Are you "planning for or planning with" the whole community? Ensuring inclusion is a daunting task with many variables to consider that impact all of your agency's core capabilities. Do you have inclusion assigned as a secondary responsibility for a member of your team? Should you be thinking bigger, dedicating a full-time position that focuses on ensuring equity and equality is considered in all phases of emergency management? Colorado is one state that has taken the latter route and they have a blueprint that can help you achieve a similar outcome in your state.
- Understanding equity and inclusion (equality) and identifying your subject matter experts in both disciplines.
- Learning strategies to ensure you are effectively planning "with" and for everyone in your community.
Sadie Martinez is the Colorado State Division of Homeland Security and Emergency Management's (DHSEM) Access and Functional Needs Coordinator her role focuses on coordinating the development and operations of a statewide network of contracted local Access and Functional Needs integration emergency planners. She supports state agencies and local jurisdictions in the development of inclusive, whole community emergency operations plans that adequately account for people with Access and Functional Needs, emergency preparedness workshops and serves as the Access and Functional Needs subject matter expert during state-level planning initiatives.
Sadie is using the C-MIST framework to support whole community inclusion in emergency management lifecycle resource planning in the functional needs of Communications, Maintain Health, Independence, Safety, Support Services, Self-Determination, and Transportation from a resource standpoint, rather than a special need or vulnerability. Helping Colorado emergency managers better understand what capabilities to acquire before, during, and after a disaster by approaching Access & Functional Needs from a resource perspective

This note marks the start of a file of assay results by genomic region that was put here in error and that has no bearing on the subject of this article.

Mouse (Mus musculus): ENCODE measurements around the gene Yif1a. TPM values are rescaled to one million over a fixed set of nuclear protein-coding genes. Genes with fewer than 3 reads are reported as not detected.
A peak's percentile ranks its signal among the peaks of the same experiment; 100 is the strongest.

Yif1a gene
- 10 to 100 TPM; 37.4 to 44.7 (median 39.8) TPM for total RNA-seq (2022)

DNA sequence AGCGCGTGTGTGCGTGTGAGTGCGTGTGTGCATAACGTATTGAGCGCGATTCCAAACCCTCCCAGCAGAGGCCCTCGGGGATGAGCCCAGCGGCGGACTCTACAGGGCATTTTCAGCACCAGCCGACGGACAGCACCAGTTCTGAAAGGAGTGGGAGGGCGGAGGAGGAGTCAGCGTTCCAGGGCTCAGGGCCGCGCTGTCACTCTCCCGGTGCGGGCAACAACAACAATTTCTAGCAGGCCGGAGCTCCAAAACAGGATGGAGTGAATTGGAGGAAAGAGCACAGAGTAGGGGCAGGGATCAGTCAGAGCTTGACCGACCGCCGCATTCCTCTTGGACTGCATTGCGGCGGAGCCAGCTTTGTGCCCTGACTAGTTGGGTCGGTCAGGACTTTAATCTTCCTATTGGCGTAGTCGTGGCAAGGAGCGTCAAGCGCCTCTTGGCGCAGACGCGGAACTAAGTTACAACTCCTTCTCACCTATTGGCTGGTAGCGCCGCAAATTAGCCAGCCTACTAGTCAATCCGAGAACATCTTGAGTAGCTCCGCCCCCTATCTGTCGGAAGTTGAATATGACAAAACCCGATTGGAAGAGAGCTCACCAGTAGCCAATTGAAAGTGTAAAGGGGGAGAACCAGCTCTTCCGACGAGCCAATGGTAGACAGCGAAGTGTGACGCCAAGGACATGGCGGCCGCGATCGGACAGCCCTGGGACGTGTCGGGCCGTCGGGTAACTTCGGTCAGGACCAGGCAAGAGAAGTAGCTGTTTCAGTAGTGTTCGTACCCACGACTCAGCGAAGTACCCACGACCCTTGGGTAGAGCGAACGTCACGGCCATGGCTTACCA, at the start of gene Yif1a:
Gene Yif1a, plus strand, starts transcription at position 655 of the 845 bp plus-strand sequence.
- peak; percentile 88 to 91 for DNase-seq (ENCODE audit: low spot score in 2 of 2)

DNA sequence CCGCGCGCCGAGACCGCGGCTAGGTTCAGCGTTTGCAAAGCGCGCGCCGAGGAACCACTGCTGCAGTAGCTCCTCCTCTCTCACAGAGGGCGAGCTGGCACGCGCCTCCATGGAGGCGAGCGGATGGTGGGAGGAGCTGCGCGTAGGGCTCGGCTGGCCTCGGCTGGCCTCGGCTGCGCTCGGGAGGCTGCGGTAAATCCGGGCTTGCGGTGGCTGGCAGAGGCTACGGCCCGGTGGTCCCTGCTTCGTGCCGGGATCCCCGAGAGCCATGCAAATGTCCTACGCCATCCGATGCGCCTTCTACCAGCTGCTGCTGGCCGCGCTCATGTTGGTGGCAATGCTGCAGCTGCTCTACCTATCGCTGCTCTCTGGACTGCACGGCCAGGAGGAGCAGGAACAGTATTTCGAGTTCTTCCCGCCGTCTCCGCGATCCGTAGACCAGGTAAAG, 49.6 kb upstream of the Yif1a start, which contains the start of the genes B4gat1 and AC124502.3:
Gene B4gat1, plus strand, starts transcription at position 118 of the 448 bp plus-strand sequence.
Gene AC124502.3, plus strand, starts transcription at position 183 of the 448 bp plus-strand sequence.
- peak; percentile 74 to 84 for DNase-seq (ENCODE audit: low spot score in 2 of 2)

Brent Michael Houston is the Regional Disability Integration Specialist (RDIS) for Region 8 based in Denver, Colorado. Prior to taking this position Michael was the Disability Integration Advisor for the National Incident Management Assistance Team (IMAT) East 1, and prior the IMAT team he began his FEMA career as the RDIS for Region 4. Michael is legally deaf, the result of a head injury suffered as a young child. He is a child of deaf adults (CODA) and is fluent in American Sign Language (ASL).
Before joining FEMA, he was National Liaison for Deaf Link, Inc. based in San Antonio, Texas. Deaf Link had extensive involvement with various programs within the Texas Division of Emergency Management (TDEM) and was tasked with providing services (and statewide training to local emergency management agencies) that delivered multiple alternative and accessible communication solutions for Texans who are deaf, deaf-blind, blind and hard of hearing. Michael was also involved with many state-wide non-profit organizations, TDEM trainings and exercises, as well as responding to in state disasters.